Donald Trump had the temerity to call the pressure cooker device, similar to those used in the Boston bombing, which exploded in New York injuring people with flying shrapnel, a bomb. The man is unhinged.
I switched to CNN to find out the ‘true facts’ in the aftermath of what New York’s mayor, Bill de Blasio, had perceptively described as “an intentional act.” First, I was reassured by a ‘terrorism expert’ that the incident was most unlikely to have been a terrorist act, otherwise de Blasio would not have said at his news conference that there was no evidence of it. Seems logical, I thought dimwittedly. But, at the same time as being reassured on the one hand, I was alarmed by the suggestion, repeated on my count on six or seven occasions, that a toolbox near the scene could have been responsible; presumably by spontaneously exploding.
I have two toolboxes. You can image my feelings of trepidation at ever again visiting my storeroom, where they are kept. However, I took my courage in my hands and posted a notice on the door. “Beware!”, it says, “Approach with caution, potentially-explosive toolboxes inside.”
You think I am making this up. I am not imaginative enough to make it up. I kid you not — CNN did indeed proffer the suggestion, again and again, that a toolbox was the potential culprit. Most of the media, in the greatest nation the world has ever seen, is now so hopelessly biased in favour of the Religion of Peace™ that reporters act like blithering idiots without a hint of intelligent self-reflection or embarrassment. Donald Trump stands alone, a giant, against the crumbling of our civilisation for which the US media is a standardbearer.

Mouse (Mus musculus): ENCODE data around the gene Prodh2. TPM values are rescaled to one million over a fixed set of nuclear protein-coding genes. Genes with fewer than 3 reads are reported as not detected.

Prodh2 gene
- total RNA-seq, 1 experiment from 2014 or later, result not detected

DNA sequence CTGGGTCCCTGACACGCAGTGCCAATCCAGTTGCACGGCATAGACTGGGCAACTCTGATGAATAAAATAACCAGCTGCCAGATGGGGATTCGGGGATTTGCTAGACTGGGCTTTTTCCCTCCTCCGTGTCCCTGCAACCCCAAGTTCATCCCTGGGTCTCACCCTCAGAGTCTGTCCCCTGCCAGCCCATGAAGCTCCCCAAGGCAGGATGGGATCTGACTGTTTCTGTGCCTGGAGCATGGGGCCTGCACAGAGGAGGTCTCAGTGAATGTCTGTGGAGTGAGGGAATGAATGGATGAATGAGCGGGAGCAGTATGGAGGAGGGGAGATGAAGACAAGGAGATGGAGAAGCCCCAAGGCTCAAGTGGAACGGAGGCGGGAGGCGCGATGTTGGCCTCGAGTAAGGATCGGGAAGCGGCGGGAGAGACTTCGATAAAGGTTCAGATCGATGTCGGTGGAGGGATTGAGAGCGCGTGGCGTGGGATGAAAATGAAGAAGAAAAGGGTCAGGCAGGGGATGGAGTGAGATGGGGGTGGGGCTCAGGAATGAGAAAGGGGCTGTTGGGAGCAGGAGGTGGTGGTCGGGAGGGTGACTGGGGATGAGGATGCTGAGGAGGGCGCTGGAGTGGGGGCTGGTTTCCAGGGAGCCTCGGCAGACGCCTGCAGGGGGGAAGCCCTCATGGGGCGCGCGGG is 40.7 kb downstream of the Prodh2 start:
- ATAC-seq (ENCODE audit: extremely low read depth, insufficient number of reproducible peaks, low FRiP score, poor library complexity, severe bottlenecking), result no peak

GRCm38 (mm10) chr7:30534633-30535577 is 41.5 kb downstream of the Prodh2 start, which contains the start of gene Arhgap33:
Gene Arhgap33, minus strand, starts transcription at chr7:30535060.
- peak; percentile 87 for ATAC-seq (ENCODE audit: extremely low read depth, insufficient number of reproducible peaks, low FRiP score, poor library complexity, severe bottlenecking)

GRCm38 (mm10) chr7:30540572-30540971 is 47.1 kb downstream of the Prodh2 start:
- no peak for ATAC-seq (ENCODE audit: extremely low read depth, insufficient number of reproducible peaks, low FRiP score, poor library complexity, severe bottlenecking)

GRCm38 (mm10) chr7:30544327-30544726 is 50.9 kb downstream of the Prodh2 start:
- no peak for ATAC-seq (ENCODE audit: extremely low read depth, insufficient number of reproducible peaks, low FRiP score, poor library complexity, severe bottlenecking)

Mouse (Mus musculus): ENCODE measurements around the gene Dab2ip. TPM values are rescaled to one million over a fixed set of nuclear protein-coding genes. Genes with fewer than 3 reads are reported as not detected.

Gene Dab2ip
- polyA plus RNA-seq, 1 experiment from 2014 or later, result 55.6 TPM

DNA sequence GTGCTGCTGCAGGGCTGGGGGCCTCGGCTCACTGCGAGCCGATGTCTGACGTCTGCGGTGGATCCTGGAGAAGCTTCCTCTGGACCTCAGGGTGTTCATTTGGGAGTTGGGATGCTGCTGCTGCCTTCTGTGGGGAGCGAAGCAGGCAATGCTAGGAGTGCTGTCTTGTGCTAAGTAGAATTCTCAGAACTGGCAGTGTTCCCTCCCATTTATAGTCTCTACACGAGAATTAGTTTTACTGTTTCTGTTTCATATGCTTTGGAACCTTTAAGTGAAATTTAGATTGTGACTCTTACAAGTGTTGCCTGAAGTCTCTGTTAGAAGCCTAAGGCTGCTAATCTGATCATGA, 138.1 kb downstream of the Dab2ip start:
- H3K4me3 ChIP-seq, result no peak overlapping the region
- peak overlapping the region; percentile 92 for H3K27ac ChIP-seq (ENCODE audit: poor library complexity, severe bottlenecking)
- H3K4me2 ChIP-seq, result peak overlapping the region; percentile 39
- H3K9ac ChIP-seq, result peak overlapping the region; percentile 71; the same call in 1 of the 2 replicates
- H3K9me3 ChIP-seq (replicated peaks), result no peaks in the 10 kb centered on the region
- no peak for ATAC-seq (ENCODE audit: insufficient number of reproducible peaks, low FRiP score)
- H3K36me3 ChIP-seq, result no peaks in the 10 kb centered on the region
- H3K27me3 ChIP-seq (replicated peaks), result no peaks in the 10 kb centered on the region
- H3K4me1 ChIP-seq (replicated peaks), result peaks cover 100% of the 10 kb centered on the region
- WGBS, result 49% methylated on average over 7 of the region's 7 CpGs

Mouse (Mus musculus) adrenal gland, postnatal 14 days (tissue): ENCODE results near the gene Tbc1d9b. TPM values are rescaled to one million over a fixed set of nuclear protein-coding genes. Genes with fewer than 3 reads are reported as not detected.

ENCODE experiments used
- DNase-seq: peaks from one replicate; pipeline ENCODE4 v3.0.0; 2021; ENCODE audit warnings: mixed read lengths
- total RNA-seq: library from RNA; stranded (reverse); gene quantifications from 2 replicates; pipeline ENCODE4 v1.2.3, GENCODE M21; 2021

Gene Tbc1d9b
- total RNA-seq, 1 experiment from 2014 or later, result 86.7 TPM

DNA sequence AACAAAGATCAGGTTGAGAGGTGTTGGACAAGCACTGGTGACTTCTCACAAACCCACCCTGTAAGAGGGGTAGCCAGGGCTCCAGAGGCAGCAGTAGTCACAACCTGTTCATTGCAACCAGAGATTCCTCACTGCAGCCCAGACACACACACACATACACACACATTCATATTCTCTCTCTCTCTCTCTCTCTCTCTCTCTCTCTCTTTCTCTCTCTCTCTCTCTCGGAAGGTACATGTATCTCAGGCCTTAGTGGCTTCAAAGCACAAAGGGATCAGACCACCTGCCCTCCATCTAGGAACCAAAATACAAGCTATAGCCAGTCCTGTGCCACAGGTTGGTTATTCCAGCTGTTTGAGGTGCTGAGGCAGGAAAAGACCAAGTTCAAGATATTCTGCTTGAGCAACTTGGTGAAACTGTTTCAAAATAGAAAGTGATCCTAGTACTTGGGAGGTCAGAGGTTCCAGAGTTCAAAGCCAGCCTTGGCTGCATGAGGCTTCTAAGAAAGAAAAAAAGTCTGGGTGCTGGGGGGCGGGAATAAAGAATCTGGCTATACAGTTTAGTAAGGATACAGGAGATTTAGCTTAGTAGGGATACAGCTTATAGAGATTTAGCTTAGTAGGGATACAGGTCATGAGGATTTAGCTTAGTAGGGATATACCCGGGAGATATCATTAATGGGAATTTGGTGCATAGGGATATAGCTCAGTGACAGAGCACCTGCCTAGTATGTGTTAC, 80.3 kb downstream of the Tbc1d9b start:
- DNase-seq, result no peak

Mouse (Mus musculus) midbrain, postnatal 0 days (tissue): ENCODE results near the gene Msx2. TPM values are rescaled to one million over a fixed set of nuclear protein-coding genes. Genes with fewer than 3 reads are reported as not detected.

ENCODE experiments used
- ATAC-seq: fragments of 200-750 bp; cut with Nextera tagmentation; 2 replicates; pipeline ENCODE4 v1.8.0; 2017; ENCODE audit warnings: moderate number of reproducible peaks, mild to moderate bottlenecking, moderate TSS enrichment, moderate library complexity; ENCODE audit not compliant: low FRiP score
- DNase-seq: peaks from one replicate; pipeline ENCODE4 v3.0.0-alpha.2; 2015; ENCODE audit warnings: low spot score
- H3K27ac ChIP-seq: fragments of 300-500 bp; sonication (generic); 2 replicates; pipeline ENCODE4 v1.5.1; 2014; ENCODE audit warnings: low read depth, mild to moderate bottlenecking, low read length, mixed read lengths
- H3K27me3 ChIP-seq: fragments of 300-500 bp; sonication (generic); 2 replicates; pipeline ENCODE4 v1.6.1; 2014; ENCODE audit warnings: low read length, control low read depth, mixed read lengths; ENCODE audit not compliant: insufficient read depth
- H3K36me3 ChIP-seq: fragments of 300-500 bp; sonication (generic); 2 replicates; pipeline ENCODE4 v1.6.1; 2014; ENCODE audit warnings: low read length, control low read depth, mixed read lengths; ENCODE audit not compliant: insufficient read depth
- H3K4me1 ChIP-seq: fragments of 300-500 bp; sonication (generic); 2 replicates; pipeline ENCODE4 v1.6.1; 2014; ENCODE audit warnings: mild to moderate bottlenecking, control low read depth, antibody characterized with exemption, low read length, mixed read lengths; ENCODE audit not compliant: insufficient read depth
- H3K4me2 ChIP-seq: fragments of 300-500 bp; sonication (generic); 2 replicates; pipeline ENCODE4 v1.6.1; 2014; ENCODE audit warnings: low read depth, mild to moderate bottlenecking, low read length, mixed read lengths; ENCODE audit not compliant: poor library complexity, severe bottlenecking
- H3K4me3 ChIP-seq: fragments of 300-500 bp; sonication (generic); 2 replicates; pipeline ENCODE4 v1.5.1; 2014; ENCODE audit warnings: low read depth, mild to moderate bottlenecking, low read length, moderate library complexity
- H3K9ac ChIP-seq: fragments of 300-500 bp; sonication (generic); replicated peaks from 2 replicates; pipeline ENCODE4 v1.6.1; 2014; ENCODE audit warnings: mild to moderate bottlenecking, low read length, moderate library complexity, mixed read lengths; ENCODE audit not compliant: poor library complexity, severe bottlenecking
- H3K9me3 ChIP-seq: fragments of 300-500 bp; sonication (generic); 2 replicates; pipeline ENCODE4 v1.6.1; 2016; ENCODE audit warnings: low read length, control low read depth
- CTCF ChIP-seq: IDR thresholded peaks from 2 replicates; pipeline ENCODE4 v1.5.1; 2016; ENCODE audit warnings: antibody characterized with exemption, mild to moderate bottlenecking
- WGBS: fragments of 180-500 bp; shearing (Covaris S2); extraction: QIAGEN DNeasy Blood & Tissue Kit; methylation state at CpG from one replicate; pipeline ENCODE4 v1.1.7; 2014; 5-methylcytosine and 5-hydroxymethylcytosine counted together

The media here in Australia tries to match its US counterpart in the race to the bottom but still has a way to go. Don’t worry, they will get there. In the meantime, the lack of objectivity when it comes to anything Islamic is evident enough. This brings me to Pauline Hanson’s maiden Senate speech. After reading about this so-called ‘bigoted’ speech in the media I thought I would read it myself.
A first thing to say, with due respect to Ms Hanson, is that she is undoubtedly employing a good speech writer. It is a very well put together speech. “Of course, I don’t agree with all of it.” This isn’t me folks. It is the obligatory weasel line of those conservatives who ‘defend to the death’ her right to speak her mind; and to hell with 18C. For example, Tim Wilson was at it in The Australian (22 September). “There are certainly sections of her speech that legitimately raised eyebrows.” Which sections, Tim?
There are two media camps: Those who damn her unreservedly — whatever she says — and those faint-hearted conservatives who give themselves a blank get-out-of-jail card. Some of what she says is okay, they say, and some is not. Some they agree with, some they don’t. The key here is not specifying which parts they agree with and which they don’t.